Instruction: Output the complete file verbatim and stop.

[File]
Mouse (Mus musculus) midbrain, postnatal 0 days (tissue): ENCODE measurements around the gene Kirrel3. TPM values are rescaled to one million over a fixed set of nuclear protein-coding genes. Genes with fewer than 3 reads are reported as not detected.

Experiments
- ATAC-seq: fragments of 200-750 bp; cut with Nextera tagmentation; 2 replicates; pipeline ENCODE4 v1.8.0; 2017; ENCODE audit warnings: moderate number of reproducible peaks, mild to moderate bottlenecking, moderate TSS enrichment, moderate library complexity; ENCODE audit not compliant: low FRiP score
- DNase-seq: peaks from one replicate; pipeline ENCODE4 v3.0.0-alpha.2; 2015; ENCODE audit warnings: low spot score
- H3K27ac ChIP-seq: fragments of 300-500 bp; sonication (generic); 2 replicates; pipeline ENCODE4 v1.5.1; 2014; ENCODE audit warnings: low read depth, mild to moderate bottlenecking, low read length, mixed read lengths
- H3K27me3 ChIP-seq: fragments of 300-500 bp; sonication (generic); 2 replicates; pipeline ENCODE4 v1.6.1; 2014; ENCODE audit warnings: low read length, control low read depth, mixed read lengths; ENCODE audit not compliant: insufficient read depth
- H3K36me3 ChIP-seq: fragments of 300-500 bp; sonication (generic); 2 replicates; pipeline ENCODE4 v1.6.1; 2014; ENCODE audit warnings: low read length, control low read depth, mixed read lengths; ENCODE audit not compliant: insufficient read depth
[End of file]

Mouse (Mus musculus) midbrain, postnatal 0 days (tissue): ENCODE measurements around the gene Kirrel3. TPM values are rescaled to one million over a fixed set of nuclear protein-coding genes. Genes with fewer than 3 reads are reported as not detected.

Experiments
- ATAC-seq: fragments of 200-750 bp; cut with Nextera tagmentation; 2 replicates; pipeline ENCODE4 v1.8.0; 2017; ENCODE audit warnings: moderate number of reproducible peaks, mild to moderate bottlenecking, moderate TSS enrichment, moderate library complexity; ENCODE audit not compliant: low FRiP score
- DNase-seq: peaks from one replicate; pipeline ENCODE4 v3.0.0-alpha.2; 2015; ENCODE audit warnings: low spot score
- H3K27ac ChIP-seq: fragments of 300-500 bp; sonication (generic); 2 replicates; pipeline ENCODE4 v1.5.1; 2014; ENCODE audit warnings: low read depth, mild to moderate bottlenecking, low read length, mixed read lengths
- H3K27me3 ChIP-seq: fragments of 300-500 bp; sonication (generic); 2 replicates; pipeline ENCODE4 v1.6.1; 2014; ENCODE audit warnings: low read length, control low read depth, mixed read lengths; ENCODE audit not compliant: insufficient read depth
- H3K36me3 ChIP-seq: fragments of 300-500 bp; sonication (generic); 2 replicates; pipeline ENCODE4 v1.6.1; 2014; ENCODE audit warnings: low read length, control low read depth, mixed read lengths; ENCODE audit not compliant: insufficient read depth